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Hypothesis and Theory ARTICLE Provisionally accepted The full-text will be published soon. Notify me

Front. Public Health | doi: 10.3389/fpubh.2018.00371

Application of core processes for understanding multiple concurrent sexual partnerships among adolescents in Uganda

 Judith Nalukwago1, 2, 3*,  Jane Alaii4,  Bart V. Borne1, Paul M. Bukuluki3 and  Rik Crutzen1
  • 1Care and Public Health Research Institute (CAPHRI), Maastricht University, Netherlands
  • 2Family Health International 360 (Uganda), Uganda
  • 3Makerere University, Uganda
  • 4Context Factor Solutions, P.O Box 27598-00100, Kenya

Introduction: Adolescents in Uganda, as in other sub-Saharan countries, engage in sex with multiple concurrent partners, thus placing them at risk for HIV and unplanned pregnancies, but it is not clear why. This study explored why adolescents in Uganda engage in multiple concurrent sexual partnerships (MCSP).
Methods: This study used a Core Processes methodology. We used the processes of brainstorming, and identification of evidence and theoretical support, in various phases/steps of intervention planning, to provide possible explanations for adolescent MCSP.
Results: Adolescents were found to have limited knowledge of the risks associated with MCSP and perceived a low risk for HIV. Peer influence to engage in MCSP exacerbated the problem among adolescents. Poor communication with sexual partners and parents and societal indifference to multiple sexual partnerships increased permissive attitudes towards infidelity. The unclear adolescent sexual and reproductive health policies hampered access to services, and transactional sexual relationships with older (polygamous) sexual partners increased the HIV risk. Adolescents were found to be more concerned about unplanned pregnancies than HIV risk.
Discussion: From the empirical evidence, adolescent health programs in Uganda should incorporate comprehensive sexual health education on HIV and teenage pregnancy risk-reduction strategies. Programs should strengthen parental and community support through enhanced collaborative training on communication with and for adolescents. Forming strategic partnerships with various stakeholders for concerted efforts to address the MCSP problem among adolescents is critical.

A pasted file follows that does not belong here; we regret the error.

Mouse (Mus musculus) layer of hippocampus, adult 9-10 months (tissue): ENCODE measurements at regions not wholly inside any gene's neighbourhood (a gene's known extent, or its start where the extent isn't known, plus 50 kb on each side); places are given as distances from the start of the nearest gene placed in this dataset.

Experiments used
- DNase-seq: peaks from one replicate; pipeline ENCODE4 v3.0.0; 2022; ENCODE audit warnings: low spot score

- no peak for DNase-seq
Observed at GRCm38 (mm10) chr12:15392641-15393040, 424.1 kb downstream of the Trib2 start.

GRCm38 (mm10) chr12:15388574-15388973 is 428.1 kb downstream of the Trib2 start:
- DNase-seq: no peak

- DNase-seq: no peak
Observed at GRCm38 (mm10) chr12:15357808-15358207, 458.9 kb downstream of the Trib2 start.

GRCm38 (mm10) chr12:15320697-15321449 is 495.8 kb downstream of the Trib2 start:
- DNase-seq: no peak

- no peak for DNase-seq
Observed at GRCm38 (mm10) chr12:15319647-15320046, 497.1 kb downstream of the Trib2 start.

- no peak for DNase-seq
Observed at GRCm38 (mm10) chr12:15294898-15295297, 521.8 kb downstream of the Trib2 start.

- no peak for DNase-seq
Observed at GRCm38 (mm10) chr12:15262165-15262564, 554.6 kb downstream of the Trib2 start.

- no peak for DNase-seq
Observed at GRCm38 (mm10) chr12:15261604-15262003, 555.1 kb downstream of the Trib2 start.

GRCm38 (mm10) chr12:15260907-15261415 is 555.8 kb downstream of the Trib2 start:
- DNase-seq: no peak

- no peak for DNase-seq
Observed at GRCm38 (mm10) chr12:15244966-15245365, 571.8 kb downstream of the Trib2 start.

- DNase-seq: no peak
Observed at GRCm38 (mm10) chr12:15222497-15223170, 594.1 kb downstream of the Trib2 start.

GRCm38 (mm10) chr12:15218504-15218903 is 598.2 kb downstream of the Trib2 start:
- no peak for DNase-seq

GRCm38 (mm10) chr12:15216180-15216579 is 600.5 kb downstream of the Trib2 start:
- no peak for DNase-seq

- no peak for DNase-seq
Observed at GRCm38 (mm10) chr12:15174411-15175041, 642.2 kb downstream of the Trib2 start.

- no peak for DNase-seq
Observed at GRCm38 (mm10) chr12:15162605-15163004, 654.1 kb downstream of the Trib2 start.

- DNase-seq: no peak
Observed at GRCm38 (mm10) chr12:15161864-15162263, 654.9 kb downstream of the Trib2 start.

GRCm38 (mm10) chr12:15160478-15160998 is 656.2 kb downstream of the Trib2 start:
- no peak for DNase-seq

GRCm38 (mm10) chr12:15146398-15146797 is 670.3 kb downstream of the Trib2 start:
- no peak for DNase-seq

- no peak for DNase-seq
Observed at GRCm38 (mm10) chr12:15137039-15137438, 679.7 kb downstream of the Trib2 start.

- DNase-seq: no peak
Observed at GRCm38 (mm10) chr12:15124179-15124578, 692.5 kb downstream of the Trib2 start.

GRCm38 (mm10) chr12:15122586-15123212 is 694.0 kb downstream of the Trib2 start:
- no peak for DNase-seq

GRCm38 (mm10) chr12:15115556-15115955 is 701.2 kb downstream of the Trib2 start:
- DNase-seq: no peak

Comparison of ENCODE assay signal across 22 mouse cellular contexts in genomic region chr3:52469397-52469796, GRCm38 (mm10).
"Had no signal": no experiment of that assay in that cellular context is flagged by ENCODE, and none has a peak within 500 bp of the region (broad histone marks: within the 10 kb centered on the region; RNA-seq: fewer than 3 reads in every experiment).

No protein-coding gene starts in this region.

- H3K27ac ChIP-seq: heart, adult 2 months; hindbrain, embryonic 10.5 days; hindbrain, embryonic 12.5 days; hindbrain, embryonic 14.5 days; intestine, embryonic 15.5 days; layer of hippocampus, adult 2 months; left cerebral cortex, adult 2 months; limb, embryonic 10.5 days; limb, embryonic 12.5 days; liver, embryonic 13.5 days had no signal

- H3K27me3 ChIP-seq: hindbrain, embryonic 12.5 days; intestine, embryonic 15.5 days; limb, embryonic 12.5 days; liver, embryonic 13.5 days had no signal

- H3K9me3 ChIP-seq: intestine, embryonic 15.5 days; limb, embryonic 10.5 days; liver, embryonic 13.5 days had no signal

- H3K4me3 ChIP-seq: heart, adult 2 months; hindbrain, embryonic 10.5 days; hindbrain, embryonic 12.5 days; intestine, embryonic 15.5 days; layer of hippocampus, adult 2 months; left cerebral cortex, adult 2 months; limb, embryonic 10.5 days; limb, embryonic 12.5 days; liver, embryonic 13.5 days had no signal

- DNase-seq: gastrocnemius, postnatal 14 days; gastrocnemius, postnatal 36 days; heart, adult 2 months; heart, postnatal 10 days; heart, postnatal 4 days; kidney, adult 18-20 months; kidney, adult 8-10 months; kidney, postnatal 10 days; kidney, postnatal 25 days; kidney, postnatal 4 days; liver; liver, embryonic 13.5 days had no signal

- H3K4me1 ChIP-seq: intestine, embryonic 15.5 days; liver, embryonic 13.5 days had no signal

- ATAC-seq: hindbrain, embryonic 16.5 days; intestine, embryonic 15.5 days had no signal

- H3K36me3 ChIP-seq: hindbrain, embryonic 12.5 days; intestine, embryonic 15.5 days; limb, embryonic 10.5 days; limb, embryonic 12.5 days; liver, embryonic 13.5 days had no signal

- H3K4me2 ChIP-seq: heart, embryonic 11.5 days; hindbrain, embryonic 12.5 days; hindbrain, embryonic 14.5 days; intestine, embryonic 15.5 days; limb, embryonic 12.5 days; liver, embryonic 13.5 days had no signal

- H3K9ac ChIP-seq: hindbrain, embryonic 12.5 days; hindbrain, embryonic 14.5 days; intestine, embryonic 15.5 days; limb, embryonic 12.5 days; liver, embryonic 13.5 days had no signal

Keywords: Adolescents, Multiple Concurrent Sexual Partnerships, Determinants, Core Processes

Keywords: adolescents, Multiple concurrent partnerships, determinants, Core processes, Uganda (sub Saharan Africa)

Received: 23 Aug 2018; Accepted: 04 Dec 2018.

Edited by:

Frederick R. Carrick, Bedfordshire Centre for Mental Health Research in association with the University of Cambridge (BCMHR-CU), United Kingdom

Reviewed by:

Chris Fradkin, Pontifical Catholic University of Rio de Janeiro, Brazil
Andrea E. Scaramuzza, Istituti Ospitalieri di Cremona, Italy  

Copyright: © 2018 Nalukwago, Alaii, Borne, Bukuluki and Crutzen. This is an open-access article distributed under the terms of the Creative Commons Attribution License (CC BY). The use, distribution or reproduction in other forums is permitted, provided the original author(s) and the copyright owner(s) are credited and that the original publication in this journal is cited, in accordance with accepted academic practice. No use, distribution or reproduction is permitted which does not comply with these terms.

* Correspondence: Ms. Judith Nalukwago, Care and Public Health Research Institute (CAPHRI), Maastricht University, Maastricht, 6229, Netherlands,